“The Islamic State has now shifted to guerrilla operations, increasing the likelihood that it will continue to operate in eastern Syria and western Iraq for years,” said Seth G. Jones, the director of the Transnational Threats Project at the Center for Strategic and International Studies in Washington.
American and Western intelligence and counterterrorism officials also say the Islamic State’s defeat on the ground in Syria and Iraq, and a growing shadow war against the group’s branches in West Africa to Afghanistan, has failed to stifle its ability to mobilize a potent global following through social media.
“ISIS’s online messaging has multiple themes, and if battlefield losses force the group to shift away from messages emphasizing the holding of territory, the group can pivot toward its claim to victimhood,” Joshua A. Geltzer, a former senior director for counterterrorism at the National Security Council in the Obama administration, said in congressional testimony last week, using a common name for the Islamic State.
Since the fall of Raqqa, the Islamic State’s self-proclaimed capital, late last year, allied warplanes have relied mainly on Syrian Kurdish militia to kill remaining insurgents, flush them out of their hide-outs and fortified fighting positions, or pinpoint their locations. That served up targets for allied fighter-bombers. But those militia fighters and their commanders started leaving eastern Syria in late January to defend other Kurds, in the country’s northwest, against Turkish attacks.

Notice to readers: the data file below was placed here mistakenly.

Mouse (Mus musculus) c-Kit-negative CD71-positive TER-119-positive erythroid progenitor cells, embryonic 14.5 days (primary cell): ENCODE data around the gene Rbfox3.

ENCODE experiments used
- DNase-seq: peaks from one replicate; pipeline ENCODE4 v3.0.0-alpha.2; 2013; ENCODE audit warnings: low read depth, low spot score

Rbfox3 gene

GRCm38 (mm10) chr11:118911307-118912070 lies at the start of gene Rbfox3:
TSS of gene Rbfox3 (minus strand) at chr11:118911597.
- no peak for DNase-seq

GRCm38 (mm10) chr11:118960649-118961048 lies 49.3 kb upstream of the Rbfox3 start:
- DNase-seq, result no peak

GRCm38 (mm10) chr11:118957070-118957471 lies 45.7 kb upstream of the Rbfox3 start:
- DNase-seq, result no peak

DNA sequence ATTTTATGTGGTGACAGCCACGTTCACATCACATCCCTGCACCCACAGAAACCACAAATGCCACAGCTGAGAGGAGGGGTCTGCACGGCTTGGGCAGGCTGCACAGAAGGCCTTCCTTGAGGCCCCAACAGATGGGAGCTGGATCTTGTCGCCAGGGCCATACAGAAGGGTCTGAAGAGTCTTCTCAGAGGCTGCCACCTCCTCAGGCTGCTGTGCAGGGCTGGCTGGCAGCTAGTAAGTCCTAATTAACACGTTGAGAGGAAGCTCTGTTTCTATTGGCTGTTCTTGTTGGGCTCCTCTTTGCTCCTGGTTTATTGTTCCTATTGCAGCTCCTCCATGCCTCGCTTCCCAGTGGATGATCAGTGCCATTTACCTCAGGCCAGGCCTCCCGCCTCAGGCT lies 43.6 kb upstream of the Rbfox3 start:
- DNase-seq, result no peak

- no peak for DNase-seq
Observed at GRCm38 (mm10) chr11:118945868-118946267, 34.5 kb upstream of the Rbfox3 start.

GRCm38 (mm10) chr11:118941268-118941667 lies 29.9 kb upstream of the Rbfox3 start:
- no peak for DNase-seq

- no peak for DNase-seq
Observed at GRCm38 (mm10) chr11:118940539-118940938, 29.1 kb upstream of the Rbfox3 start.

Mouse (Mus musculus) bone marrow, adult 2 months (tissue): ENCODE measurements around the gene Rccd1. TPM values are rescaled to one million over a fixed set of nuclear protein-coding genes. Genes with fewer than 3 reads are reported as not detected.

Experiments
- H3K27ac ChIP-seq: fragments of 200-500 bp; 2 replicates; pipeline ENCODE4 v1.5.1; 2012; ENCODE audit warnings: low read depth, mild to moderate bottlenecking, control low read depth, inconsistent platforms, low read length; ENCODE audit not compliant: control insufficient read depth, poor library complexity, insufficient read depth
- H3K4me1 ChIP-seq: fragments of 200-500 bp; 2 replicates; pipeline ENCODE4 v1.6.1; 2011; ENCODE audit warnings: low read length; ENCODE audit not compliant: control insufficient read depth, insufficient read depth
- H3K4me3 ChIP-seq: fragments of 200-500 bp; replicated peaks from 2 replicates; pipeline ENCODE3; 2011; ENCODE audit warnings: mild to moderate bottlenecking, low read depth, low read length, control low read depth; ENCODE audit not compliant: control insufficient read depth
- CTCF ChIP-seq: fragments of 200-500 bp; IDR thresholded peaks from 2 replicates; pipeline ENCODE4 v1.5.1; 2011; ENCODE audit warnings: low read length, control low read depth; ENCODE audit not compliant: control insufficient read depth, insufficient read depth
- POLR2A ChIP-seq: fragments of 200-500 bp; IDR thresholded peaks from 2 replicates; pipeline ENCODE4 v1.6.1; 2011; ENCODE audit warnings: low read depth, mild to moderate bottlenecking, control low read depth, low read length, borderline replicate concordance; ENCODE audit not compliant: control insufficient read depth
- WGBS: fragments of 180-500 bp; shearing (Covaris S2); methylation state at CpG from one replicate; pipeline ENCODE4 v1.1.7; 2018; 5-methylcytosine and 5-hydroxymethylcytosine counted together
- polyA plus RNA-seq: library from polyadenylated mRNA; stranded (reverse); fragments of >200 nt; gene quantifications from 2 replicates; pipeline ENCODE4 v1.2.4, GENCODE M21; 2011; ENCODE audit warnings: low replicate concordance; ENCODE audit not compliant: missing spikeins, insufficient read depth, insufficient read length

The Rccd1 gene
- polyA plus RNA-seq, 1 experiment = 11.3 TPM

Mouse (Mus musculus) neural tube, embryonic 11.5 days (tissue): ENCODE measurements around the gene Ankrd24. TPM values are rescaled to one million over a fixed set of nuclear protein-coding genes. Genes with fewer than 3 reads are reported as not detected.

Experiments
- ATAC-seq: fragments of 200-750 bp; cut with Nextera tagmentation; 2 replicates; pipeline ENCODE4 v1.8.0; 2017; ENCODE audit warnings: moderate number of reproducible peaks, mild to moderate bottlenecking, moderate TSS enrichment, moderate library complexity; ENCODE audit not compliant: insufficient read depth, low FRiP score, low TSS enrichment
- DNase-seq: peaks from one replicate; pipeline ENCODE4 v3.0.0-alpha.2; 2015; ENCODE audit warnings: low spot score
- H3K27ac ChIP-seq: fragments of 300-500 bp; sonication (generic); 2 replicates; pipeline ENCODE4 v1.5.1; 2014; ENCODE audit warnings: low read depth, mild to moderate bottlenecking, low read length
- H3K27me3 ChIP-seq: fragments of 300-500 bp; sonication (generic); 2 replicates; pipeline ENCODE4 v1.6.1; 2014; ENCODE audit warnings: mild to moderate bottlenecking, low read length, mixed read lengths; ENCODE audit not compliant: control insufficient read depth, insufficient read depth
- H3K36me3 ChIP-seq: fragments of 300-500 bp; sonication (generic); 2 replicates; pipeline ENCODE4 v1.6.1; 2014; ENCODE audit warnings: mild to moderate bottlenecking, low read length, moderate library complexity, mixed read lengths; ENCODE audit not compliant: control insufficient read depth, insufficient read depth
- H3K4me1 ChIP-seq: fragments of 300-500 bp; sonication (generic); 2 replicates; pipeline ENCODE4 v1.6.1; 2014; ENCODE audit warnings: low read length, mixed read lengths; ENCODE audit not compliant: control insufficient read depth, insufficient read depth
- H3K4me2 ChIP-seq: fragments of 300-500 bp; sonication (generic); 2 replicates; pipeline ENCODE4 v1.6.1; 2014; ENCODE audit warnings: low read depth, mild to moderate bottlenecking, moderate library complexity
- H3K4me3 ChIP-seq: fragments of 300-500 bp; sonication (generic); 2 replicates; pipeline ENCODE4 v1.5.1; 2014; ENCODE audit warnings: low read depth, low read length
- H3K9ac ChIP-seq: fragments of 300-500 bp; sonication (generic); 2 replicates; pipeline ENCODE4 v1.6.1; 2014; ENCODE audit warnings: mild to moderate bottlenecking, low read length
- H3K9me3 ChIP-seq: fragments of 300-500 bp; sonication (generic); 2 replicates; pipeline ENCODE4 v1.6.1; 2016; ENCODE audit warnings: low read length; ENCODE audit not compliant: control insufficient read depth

The Kurdish-led Syrian Democratic Forces were the mainstay in routing the Islamic State from Raqqa and chasing insurgents fleeing south along the Euphrates River Valley to the Iraqi border. Without them, the remaining, less capable Syrian Arab militias struggled to contain the few hundred fighters that were left in two main pockets.